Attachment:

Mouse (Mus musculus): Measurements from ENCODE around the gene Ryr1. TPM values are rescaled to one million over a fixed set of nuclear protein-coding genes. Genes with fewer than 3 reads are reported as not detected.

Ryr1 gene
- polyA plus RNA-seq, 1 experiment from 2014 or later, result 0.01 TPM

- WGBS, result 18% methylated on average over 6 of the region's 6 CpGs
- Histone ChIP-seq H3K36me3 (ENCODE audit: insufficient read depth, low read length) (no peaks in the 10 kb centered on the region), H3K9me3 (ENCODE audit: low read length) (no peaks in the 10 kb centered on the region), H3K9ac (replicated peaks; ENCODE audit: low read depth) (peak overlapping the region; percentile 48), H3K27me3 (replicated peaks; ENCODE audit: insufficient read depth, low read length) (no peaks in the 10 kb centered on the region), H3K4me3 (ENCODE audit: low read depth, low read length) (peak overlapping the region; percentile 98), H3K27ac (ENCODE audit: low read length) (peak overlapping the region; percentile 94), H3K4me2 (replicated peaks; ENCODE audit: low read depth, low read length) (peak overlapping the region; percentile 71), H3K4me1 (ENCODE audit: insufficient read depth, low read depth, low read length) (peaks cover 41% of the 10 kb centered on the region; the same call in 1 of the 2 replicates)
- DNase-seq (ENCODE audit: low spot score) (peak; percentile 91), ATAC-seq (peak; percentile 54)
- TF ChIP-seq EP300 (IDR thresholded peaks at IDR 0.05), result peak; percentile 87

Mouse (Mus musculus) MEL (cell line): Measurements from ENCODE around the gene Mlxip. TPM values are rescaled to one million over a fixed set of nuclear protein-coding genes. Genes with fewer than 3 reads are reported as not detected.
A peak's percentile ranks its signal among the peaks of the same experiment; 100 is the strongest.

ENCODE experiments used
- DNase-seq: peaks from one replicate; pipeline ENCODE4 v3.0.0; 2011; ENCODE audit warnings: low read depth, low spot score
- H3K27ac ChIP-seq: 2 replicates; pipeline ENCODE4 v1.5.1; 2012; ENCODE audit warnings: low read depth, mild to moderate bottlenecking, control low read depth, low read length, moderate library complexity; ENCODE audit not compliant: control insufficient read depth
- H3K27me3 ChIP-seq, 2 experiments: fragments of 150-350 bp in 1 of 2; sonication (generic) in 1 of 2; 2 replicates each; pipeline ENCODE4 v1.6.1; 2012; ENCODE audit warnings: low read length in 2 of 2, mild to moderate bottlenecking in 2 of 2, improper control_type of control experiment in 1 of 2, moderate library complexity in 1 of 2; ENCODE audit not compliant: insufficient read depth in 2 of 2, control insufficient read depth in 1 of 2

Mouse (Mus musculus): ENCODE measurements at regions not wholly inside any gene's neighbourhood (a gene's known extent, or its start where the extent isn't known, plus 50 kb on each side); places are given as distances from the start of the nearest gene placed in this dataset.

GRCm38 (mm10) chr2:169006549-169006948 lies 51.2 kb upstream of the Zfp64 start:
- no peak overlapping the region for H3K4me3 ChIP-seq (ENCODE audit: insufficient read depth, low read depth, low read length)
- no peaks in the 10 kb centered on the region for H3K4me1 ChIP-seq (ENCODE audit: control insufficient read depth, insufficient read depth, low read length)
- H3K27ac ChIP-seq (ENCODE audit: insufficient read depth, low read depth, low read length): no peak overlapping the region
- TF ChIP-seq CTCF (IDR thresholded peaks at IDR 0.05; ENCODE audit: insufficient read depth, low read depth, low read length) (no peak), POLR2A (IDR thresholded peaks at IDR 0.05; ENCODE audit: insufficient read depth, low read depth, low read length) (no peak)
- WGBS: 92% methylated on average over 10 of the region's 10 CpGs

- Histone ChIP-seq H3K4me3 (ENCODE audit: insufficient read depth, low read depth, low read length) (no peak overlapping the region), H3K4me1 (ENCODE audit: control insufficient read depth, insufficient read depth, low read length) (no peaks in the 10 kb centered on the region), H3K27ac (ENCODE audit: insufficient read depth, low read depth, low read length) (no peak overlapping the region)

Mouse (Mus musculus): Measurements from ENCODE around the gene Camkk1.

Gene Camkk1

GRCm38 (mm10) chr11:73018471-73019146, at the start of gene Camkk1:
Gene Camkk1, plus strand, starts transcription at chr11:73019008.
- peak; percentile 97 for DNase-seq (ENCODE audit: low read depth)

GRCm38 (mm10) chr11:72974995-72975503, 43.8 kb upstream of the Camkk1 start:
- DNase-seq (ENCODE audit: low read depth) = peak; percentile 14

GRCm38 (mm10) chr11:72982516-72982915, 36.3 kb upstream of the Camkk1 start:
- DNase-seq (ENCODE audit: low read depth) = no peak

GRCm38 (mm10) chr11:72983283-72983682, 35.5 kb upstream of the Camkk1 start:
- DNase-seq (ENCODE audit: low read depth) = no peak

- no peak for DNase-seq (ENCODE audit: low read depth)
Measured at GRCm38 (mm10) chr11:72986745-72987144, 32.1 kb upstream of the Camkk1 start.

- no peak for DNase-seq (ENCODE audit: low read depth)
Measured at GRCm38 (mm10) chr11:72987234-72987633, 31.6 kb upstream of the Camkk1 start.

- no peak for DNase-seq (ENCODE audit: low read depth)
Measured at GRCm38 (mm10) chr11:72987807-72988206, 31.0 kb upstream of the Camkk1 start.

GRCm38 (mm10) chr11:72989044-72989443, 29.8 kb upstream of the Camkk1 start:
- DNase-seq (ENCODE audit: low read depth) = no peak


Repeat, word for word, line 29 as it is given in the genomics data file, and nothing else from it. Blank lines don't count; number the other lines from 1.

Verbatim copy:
GRCm38 (mm10) chr11:72982516-72982915, 36.3 kb upstream of the Camkk1 start: